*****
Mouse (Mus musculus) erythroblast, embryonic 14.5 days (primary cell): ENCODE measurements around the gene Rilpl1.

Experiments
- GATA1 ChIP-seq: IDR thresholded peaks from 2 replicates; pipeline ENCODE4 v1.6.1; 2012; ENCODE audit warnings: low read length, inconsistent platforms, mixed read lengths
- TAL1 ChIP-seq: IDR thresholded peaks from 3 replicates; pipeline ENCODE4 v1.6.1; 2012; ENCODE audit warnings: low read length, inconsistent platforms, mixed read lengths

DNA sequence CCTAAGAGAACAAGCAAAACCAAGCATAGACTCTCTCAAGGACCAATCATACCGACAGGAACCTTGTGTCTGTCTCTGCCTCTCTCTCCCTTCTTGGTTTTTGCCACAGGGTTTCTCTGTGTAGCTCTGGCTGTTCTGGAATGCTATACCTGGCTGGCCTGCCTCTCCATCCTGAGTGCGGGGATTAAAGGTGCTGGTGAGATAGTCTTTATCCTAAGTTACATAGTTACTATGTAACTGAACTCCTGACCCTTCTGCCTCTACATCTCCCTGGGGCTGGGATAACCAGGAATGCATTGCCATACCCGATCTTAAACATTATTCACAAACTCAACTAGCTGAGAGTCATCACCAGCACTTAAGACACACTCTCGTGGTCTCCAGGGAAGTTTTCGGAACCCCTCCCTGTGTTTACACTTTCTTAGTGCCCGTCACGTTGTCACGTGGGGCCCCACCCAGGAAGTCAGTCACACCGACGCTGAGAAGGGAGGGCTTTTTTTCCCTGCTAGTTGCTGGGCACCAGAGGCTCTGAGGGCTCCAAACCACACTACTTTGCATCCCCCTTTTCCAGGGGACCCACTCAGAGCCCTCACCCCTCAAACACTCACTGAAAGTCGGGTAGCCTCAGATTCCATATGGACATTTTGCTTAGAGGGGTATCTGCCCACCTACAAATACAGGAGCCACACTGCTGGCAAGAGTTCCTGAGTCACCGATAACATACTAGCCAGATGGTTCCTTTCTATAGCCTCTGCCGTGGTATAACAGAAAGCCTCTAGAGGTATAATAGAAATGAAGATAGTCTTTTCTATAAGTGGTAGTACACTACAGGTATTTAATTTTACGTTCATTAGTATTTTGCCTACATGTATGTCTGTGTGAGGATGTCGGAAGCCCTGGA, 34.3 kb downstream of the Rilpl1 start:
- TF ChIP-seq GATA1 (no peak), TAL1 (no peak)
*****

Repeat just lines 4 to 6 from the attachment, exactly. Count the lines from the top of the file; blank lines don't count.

- TAL1 ChIP-seq: IDR thresholded peaks from 3 replicates; pipeline ENCODE4 v1.6.1; 2012; ENCODE audit warnings: low read length, inconsistent platforms, mixed read lengths

DNA sequence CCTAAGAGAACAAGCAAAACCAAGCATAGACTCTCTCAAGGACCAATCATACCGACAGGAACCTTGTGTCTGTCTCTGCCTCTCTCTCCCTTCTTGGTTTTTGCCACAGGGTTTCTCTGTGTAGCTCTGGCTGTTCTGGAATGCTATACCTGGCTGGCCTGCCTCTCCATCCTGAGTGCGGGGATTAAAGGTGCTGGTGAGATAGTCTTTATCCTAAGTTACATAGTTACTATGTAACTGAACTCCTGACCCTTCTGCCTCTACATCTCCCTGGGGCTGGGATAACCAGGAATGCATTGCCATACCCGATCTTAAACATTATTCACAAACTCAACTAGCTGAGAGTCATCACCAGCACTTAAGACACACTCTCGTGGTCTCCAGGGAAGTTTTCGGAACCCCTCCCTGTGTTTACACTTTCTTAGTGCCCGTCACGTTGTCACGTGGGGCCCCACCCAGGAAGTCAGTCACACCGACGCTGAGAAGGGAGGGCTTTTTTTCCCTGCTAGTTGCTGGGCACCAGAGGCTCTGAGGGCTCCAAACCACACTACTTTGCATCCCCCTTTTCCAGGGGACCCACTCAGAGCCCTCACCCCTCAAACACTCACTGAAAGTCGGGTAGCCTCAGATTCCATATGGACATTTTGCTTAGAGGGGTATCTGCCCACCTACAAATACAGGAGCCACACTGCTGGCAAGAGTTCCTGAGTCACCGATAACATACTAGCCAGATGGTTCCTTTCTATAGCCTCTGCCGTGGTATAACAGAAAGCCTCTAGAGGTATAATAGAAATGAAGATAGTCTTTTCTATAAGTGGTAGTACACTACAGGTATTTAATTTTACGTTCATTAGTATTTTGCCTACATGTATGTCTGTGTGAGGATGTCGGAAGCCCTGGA, 34.3 kb downstream of the Rilpl1 start:
- TF ChIP-seq GATA1 (no peak), TAL1 (no peak)